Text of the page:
Academic Profile

Dr. Hye Kyung (Kay) Kim is an Assistant Professor in the Wee Kim Wee School of Communication and Information (WKWSCI). She was born and raised in Seoul, South Korea, where she completed her undergraduate education in Advertising and Public Relations. She received a Master’s degree in Public Relations from the S.I. Newhouse School of Public Communications, Syracuse University, and a Ph.D. in Communication from Cornell University. Before joining Cornell, she worked as a research executive at TNS Korea, a market research agency.

Her overarching research goal is to apply communication and social psychological theories to understand the processing and effects of communicative interactions in health. She is particularly interested in the role of self-defense motives in health-decision making and the processing of personally relevant risk information in mediated contexts. Her research ultimately seeks to develop theory driven communication strategies that overcome resistance to health persuasion.

Her work has appeared in peer-reviewed academic journals such as Journal of Health Communication, Health Communication, Journal of Communication, Risk Analysis, and Media Psychology. She won several research awards, including Top Student Paper Award from the Society for Risk Analysis (SRA) and Thesis Awards from the Institute for Public Relations and the International Communication Association (ICA).
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Asst Prof Kim Hye Kyung
Assistant Professor, Wee Kim Wee School of Communication and Information

Dr. Kim’s research draws theoretical concepts from literatures in narrative persuasion, attitude function, and self-affirmation and examines how these theories can help enhance health communication decisions. Much of her research has explored the interplay of individual factors relevant to self-defense (e.g., identity and social concerns and autobiographic history) and message features (e.g., framing and narrative effects) in shaping people’s judgment and beliefs on public health issues as well as their personal health decisions. She have mostly utilized quantitative research methods to investigate study predictions in a variety of health topics, including obesity, cancer prevention, the influenza pandemic, mental health issues, and food safety.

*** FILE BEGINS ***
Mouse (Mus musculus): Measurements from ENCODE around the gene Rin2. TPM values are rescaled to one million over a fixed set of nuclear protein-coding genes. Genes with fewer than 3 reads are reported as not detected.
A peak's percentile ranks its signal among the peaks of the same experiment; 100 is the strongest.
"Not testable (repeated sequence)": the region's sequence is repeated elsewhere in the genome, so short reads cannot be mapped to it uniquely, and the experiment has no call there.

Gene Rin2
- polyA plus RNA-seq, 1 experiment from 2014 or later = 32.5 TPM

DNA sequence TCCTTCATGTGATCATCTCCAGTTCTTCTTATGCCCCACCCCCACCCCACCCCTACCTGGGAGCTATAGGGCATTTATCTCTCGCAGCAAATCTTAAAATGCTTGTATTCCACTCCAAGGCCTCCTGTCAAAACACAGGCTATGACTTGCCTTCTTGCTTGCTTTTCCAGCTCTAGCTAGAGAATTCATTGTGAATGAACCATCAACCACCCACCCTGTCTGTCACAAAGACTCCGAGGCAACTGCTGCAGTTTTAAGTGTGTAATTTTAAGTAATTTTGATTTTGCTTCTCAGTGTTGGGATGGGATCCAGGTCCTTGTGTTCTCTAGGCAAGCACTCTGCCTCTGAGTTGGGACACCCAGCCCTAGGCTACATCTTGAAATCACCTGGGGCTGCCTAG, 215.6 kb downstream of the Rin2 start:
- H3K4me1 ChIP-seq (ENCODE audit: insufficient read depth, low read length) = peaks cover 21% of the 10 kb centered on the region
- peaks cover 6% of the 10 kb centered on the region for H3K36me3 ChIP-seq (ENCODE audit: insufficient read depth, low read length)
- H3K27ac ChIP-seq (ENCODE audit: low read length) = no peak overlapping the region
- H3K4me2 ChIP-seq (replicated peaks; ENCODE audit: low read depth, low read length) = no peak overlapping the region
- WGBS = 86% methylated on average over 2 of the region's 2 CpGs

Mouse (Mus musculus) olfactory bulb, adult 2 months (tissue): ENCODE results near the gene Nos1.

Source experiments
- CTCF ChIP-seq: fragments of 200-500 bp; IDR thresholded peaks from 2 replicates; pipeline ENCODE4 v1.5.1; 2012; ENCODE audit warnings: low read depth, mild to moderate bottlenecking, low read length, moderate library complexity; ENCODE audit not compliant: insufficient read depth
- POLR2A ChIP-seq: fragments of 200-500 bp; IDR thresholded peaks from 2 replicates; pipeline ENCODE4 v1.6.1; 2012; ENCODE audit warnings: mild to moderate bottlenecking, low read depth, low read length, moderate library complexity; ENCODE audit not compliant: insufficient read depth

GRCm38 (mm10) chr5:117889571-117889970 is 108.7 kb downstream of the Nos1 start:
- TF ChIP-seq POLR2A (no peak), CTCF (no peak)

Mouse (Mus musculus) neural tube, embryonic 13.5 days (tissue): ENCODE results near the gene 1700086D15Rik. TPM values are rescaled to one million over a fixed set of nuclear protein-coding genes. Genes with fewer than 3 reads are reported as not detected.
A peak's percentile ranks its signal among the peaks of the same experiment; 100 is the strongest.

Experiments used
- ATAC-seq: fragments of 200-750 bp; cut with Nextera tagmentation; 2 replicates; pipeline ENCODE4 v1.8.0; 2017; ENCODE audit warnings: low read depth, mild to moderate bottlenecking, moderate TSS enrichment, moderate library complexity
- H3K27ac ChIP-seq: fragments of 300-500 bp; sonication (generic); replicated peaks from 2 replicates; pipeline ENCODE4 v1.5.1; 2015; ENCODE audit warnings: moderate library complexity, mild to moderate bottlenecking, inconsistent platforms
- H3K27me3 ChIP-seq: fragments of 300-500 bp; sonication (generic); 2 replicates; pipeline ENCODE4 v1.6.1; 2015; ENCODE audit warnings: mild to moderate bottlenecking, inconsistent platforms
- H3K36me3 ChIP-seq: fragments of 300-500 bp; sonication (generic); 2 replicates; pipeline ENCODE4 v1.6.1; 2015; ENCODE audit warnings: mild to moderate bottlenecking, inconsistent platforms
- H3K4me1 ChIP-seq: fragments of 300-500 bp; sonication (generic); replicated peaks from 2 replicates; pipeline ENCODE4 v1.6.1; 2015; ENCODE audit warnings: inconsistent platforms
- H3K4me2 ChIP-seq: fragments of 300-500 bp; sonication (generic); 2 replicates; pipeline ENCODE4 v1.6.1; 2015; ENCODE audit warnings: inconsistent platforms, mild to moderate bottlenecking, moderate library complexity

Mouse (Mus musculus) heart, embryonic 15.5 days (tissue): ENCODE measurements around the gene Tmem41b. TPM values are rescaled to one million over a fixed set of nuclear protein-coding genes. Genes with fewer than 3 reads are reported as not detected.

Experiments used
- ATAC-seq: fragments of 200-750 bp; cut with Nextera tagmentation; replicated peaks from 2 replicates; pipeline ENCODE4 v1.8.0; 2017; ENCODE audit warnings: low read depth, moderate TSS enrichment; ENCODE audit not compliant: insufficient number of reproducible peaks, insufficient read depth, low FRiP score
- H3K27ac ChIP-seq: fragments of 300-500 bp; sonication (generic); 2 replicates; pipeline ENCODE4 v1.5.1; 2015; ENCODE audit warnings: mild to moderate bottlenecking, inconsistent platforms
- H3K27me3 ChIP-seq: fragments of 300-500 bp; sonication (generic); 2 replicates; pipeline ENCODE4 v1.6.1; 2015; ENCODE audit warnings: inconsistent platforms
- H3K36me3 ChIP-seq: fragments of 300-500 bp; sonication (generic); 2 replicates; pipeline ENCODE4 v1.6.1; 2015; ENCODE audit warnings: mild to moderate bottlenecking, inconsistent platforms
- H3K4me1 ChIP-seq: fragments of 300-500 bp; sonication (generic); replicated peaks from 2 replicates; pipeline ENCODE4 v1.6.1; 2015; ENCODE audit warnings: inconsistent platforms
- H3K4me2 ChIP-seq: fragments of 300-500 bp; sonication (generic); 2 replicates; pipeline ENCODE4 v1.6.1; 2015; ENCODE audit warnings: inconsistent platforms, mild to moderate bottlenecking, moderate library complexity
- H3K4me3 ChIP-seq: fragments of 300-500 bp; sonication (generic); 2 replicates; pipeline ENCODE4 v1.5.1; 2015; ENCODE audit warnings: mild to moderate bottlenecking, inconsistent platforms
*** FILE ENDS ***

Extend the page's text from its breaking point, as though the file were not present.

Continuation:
Major Research Areas:

• Risk and Health Communication
• Communication Theory
• Quantitative Research Methods
• Media Effects and Narrative Persuasion
  • Preventing Obesity-Related Diseases From Young: Evaluating The Longitudinal Impact Of Multimedia Intervention In Promoting Self-Regulation Of Calorie Consumption In Children

  • Screening and accuracy nudging to combat misinformation on COVID-19: AI-based protype development and pilot intervention

  • Strengthening the sense of belonging to Singapore: Explicating Cognitive, Affective and Neural Pathways (EXCAN)

  • Toward A Comprehensive Theory Of Defensive Resistance In Health Communication

  • Vaccine communication and messaging: Addressing COVID- 19 vaccine hesitancy and promoting population acceptance
  • HK Kim, TK Lee. (2017). Conditional Effects of Gain–Loss-Framed Narratives among Current Smokers at Different Stages of ChangeDifferential Effects of Message Framing on Obesity Policy Support Between Democrats and Republicans. Health Communication, 32(12), 1481-1490.

  • Kim, H. K., & Lwin, M. O. (2017). Cultural effects on cancer prevention behaviors: Fatalistic cancer beliefs and risk optimism among Asians in Singapore. Health Communication, .

  • Kim, H. K., & Shapiro, M. A. (2016). When bad things happen to a protagonist like you: The role of self in resistance to negatively framed health narratives. Journal of Health Communication, 21(12), 1227-1235.

  • Kim Hye Kyung., & Niederdeppe, J. (2015). Effects of Self-Affirmation, Narratives, and Informational Messages in Reducing Unrealistic Optimism About Alcohol-Related Problems Among College Students. Human Communication Research, .

  • Kim Hye Kyung, Kim, S., & Niederdeppe, J. (2015). Scientific Uncertainty as a Moderator of the Relationship between Descriptive Norm and Intentions to Engage in Cancer Risk–Reducing Behaviors. Journal of Health Communication, 20(4), 387-395.